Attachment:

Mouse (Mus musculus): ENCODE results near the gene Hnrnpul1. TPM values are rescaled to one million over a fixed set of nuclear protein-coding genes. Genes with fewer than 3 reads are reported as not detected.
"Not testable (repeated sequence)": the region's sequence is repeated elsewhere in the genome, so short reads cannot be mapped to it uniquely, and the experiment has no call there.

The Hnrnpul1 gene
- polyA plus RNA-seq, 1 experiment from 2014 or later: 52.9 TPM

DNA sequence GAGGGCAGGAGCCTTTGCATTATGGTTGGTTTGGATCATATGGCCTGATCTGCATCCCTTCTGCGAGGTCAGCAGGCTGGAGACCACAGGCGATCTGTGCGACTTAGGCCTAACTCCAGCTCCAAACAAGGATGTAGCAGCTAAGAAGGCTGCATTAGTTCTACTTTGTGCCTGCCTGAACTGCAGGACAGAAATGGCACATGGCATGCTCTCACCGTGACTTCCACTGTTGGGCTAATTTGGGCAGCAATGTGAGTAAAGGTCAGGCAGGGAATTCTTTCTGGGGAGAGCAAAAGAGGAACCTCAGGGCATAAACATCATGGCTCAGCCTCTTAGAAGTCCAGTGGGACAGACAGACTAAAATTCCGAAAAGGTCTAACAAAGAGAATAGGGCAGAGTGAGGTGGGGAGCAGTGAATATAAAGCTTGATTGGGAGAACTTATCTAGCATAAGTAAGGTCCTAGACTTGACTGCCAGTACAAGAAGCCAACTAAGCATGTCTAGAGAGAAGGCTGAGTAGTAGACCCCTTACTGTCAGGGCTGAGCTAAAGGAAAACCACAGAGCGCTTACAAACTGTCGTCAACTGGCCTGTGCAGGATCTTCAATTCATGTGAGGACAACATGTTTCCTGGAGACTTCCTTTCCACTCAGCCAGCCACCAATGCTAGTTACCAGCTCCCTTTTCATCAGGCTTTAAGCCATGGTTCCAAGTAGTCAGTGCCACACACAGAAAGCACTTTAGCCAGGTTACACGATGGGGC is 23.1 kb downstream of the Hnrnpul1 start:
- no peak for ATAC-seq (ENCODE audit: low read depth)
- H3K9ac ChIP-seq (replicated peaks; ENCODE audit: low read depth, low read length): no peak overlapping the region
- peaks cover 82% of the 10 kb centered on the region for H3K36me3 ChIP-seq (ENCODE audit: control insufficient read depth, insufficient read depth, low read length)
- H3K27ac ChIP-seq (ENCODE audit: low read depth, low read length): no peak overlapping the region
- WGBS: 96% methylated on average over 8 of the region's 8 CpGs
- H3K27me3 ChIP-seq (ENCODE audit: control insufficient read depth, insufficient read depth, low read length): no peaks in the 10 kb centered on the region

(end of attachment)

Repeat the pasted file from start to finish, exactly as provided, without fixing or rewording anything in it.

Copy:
Mouse (Mus musculus): ENCODE results near the gene Hnrnpul1. TPM values are rescaled to one million over a fixed set of nuclear protein-coding genes. Genes with fewer than 3 reads are reported as not detected.
"Not testable (repeated sequence)": the region's sequence is repeated elsewhere in the genome, so short reads cannot be mapped to it uniquely, and the experiment has no call there.

The Hnrnpul1 gene
- polyA plus RNA-seq, 1 experiment from 2014 or later: 52.9 TPM

DNA sequence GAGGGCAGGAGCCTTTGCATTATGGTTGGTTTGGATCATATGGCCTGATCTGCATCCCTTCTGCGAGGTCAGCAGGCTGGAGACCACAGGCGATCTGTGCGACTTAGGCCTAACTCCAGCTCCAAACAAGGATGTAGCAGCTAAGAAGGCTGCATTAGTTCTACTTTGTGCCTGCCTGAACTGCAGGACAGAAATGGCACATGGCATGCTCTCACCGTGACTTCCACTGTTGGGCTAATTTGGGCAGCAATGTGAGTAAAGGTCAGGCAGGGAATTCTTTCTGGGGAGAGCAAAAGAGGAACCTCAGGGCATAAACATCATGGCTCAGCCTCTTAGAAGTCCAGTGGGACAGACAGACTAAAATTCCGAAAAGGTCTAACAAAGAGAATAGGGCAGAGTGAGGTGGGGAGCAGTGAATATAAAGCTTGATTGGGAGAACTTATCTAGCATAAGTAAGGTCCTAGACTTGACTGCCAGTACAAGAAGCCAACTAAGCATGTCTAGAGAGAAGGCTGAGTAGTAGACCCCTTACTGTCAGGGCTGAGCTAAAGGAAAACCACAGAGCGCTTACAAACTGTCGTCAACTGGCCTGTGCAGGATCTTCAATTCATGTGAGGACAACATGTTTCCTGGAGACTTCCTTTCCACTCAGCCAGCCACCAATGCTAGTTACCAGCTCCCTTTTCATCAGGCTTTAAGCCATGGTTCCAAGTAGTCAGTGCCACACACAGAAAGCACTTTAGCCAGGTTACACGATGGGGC is 23.1 kb downstream of the Hnrnpul1 start:
- no peak for ATAC-seq (ENCODE audit: low read depth)
- H3K9ac ChIP-seq (replicated peaks; ENCODE audit: low read depth, low read length): no peak overlapping the region
- peaks cover 82% of the 10 kb centered on the region for H3K36me3 ChIP-seq (ENCODE audit: control insufficient read depth, insufficient read depth, low read length)
- H3K27ac ChIP-seq (ENCODE audit: low read depth, low read length): no peak overlapping the region
- WGBS: 96% methylated on average over 8 of the region's 8 CpGs
- H3K27me3 ChIP-seq (ENCODE audit: control insufficient read depth, insufficient read depth, low read length): no peaks in the 10 kb centered on the region